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Virginia Vrecl is an architect who has recently made a name for herself in architectural photography. While in her professional work she remains faithful to the formal codification of standards tailored to client requirements, she is concurrently evolving her own, signature style in art photography. In this context, she has created several series and held exhibitions showcasing works in which she abstracts, in diverse ways, architectural motifs or assembles them into artistically intriguing compositions. With her black-and-white documentary pictures of dilapidated buildings comprising the Arrigoni complex in Izola, Vrecl returns to the basic principles of photography to reflect the wider context of a particular space and time. With a focus on Izola’s industrial heritage, the artist expands her area of interest in ‘architectural photography’, while also raising interest in this ‘sub-genre’ of photography in Slovenia.
While in the history of photography the theme of industrial heritage has never been at the forefront, several important bodies of work examining this subject matter have nevertheless emerged. In a broader European context, the ‘objectivist’ output of Albert Renger-Patzsch can be singled out in the period of New Objectivity, while the work of Bernd and Hilla Becher provided ultimate artistic legitimacy to ‘documenting’ industrial heritage. In the history of Slovenian photography, industrial buildings and objects became a noteworthy theme in a period when the aesthetics of New Objectivity gradually overrode pictorialist ideals. The post-war socialist period mainly witnessed a flourishing of so-called ‘factory photography’, tackled by many notable Slovenian photographers. The synthesis and artistic enhancement of these trends are found in the output of Antonio Živkovič, who turned documenting industrial heritage into a kind of ‘subjective industrial archaeology’.
The Arrigoni series, created in 2019 for the Concrete Dreams (Betonske sanje) group project, depicts present-day ruins of the former fish-processing factory Arrigoni in Izola. Built in 1881, the factory was in operation until the end of the 1980s, when it merged with the Delamaris company and relocated to more modern facilities while an area of the building complex was preserved as a monument to industrial heritage. Virginia Vrecl’s series is placed in the aforementioned historical context primarily in order to improve our understanding of industrial development and to call attention to the importance of this type of heritage. However, even here, the artist, in deviating from the rules of optimum representation of buildings, ‘enhances’ these ‘material remains’ into a visual metaphor of transience. The Arrigoni series thus represents not only a valuable document of time before the final obliteration of former buildings, but also an artistic reminder of time disappearing before our very eyes.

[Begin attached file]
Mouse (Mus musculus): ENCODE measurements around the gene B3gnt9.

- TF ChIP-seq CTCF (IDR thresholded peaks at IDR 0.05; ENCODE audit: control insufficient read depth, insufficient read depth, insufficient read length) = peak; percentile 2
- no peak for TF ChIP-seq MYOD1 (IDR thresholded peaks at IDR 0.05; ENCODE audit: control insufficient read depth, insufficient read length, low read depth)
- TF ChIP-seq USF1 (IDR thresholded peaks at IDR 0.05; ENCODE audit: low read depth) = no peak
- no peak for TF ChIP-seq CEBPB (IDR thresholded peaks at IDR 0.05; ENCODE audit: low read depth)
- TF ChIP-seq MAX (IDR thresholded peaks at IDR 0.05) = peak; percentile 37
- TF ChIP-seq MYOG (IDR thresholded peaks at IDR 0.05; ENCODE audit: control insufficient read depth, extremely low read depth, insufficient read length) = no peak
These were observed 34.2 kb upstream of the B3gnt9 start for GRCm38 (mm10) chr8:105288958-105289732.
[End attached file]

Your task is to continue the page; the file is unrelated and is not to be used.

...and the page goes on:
Virginia Vrecl graduated from the Faculty of Architecture at the University of Ljubljana. After graduation, she collaborated with various architecture studios, and began her solo career in architectural planning. She started practising architectural photography while researching architectural space. Since 2014, she has independently exhibited or participated in numerous group exhibitions, while her architectural photographs have been published in numerous magazines, newspapers, and books, as well as on national and international online platforms.
Dejan Sluga is Director and Chief Curator of the Photon Gallery – Centre for Contemporary Photography. Holds a BA in Art History and Sociology of Culture from the Faculty of Arts Ljubljana, pursued postgraduate studies at Sotheby's Art Institute London. Started the Photon Gallery in 2003. Launched the Photonic Moments – Month of Photography Festival in 2005. Opened Photon Gallery in Vienna in 2013. Since the launch of the Photon Gallery in Ljubljana, Sluga has curated and organised most of the Photon exhibitions and projects in Ljubljana, Slovenia and internationally, including the Photon Gallery Vienna.